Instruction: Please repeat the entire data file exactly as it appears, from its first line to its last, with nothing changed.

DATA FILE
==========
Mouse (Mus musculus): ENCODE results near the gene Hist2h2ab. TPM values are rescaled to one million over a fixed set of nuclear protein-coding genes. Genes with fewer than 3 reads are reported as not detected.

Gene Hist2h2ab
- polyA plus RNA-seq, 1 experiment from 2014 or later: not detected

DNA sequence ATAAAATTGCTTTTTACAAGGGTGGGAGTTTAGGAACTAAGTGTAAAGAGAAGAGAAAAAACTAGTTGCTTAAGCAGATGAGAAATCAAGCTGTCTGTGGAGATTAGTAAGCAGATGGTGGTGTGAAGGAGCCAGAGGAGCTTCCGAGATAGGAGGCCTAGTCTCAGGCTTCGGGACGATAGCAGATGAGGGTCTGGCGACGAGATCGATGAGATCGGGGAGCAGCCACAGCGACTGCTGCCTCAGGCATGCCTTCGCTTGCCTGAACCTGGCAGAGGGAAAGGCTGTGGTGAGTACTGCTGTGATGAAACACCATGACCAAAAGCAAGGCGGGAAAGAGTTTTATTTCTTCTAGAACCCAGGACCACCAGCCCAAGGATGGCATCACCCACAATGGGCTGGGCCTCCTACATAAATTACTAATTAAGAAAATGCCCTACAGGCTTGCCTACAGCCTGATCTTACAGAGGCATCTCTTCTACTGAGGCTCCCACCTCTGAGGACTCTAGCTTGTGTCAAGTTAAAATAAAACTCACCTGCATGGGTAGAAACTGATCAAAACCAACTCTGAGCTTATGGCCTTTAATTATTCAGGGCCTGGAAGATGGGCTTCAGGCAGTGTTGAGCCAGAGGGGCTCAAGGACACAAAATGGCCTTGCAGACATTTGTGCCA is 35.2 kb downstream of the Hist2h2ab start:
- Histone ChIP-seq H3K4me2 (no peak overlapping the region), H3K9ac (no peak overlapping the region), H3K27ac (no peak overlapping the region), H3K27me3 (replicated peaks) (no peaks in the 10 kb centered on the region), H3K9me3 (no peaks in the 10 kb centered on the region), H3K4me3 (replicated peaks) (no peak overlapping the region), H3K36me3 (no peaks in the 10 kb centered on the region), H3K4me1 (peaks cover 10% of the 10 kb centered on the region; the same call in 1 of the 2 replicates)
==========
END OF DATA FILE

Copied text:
Mouse (Mus musculus): ENCODE results near the gene Hist2h2ab. TPM values are rescaled to one million over a fixed set of nuclear protein-coding genes. Genes with fewer than 3 reads are reported as not detected.

Gene Hist2h2ab
- polyA plus RNA-seq, 1 experiment from 2014 or later: not detected

DNA sequence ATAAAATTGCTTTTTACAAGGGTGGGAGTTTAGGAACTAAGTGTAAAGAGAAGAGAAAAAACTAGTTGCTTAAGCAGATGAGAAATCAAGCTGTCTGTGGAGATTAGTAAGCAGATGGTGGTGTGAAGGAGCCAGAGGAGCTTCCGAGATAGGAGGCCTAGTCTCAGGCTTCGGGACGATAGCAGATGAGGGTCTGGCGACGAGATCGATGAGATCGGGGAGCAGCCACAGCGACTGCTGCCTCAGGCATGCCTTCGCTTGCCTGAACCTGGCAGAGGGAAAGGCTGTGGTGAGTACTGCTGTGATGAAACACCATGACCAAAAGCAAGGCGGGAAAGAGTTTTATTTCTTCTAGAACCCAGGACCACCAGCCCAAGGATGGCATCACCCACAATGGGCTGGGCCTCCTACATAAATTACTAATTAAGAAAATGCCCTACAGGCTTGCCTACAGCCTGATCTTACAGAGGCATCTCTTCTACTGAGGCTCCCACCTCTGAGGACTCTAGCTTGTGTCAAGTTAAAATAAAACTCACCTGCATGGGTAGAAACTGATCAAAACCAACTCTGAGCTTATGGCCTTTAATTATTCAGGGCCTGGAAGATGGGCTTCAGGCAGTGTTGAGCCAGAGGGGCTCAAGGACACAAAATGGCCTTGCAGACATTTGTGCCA is 35.2 kb downstream of the Hist2h2ab start:
- Histone ChIP-seq H3K4me2 (no peak overlapping the region), H3K9ac (no peak overlapping the region), H3K27ac (no peak overlapping the region), H3K27me3 (replicated peaks) (no peaks in the 10 kb centered on the region), H3K9me3 (no peaks in the 10 kb centered on the region), H3K4me3 (replicated peaks) (no peak overlapping the region), H3K36me3 (no peaks in the 10 kb centered on the region), H3K4me1 (peaks cover 10% of the 10 kb centered on the region; the same call in 1 of the 2 replicates)